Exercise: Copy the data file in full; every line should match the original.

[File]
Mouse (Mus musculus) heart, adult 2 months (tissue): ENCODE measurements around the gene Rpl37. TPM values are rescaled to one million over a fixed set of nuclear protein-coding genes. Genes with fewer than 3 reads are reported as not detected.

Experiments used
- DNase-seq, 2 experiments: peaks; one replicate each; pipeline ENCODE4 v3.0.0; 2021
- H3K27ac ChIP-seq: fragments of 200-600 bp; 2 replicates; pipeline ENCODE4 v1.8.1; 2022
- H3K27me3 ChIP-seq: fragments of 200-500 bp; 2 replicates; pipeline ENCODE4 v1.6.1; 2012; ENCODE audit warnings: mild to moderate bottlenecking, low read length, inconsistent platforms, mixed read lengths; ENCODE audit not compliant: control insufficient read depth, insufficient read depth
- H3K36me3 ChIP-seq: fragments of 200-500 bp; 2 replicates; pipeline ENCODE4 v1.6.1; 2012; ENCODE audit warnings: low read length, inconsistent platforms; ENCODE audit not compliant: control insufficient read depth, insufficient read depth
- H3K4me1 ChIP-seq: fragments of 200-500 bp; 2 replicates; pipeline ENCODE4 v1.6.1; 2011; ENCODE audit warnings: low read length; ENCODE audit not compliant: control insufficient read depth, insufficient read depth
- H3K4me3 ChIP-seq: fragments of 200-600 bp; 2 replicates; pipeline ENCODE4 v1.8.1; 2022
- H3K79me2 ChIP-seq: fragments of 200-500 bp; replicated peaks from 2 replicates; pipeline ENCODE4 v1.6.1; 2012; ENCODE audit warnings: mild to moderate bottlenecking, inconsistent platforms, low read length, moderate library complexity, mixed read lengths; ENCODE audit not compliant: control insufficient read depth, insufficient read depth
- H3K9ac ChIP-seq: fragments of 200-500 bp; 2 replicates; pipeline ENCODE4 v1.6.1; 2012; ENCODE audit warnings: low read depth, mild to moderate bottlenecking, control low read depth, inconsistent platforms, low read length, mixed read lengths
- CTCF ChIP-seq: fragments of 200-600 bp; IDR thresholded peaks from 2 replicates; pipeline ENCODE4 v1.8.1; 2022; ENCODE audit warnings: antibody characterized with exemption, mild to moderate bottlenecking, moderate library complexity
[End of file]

Mouse (Mus musculus) heart, adult 2 months (tissue): ENCODE measurements around the gene Rpl37. TPM values are rescaled to one million over a fixed set of nuclear protein-coding genes. Genes with fewer than 3 reads are reported as not detected.

Experiments used
- DNase-seq, 2 experiments: peaks; one replicate each; pipeline ENCODE4 v3.0.0; 2021
- H3K27ac ChIP-seq: fragments of 200-600 bp; 2 replicates; pipeline ENCODE4 v1.8.1; 2022
- H3K27me3 ChIP-seq: fragments of 200-500 bp; 2 replicates; pipeline ENCODE4 v1.6.1; 2012; ENCODE audit warnings: mild to moderate bottlenecking, low read length, inconsistent platforms, mixed read lengths; ENCODE audit not compliant: control insufficient read depth, insufficient read depth
- H3K36me3 ChIP-seq: fragments of 200-500 bp; 2 replicates; pipeline ENCODE4 v1.6.1; 2012; ENCODE audit warnings: low read length, inconsistent platforms; ENCODE audit not compliant: control insufficient read depth, insufficient read depth
- H3K4me1 ChIP-seq: fragments of 200-500 bp; 2 replicates; pipeline ENCODE4 v1.6.1; 2011; ENCODE audit warnings: low read length; ENCODE audit not compliant: control insufficient read depth, insufficient read depth
- H3K4me3 ChIP-seq: fragments of 200-600 bp; 2 replicates; pipeline ENCODE4 v1.8.1; 2022
- H3K79me2 ChIP-seq: fragments of 200-500 bp; replicated peaks from 2 replicates; pipeline ENCODE4 v1.6.1; 2012; ENCODE audit warnings: mild to moderate bottlenecking, inconsistent platforms, low read length, moderate library complexity, mixed read lengths; ENCODE audit not compliant: control insufficient read depth, insufficient read depth
- H3K9ac ChIP-seq: fragments of 200-500 bp; 2 replicates; pipeline ENCODE4 v1.6.1; 2012; ENCODE audit warnings: low read depth, mild to moderate bottlenecking, control low read depth, inconsistent platforms, low read length, mixed read lengths
- CTCF ChIP-seq: fragments of 200-600 bp; IDR thresholded peaks from 2 replicates; pipeline ENCODE4 v1.8.1; 2022; ENCODE audit warnings: antibody characterized with exemption, mild to moderate bottlenecking, moderate library complexity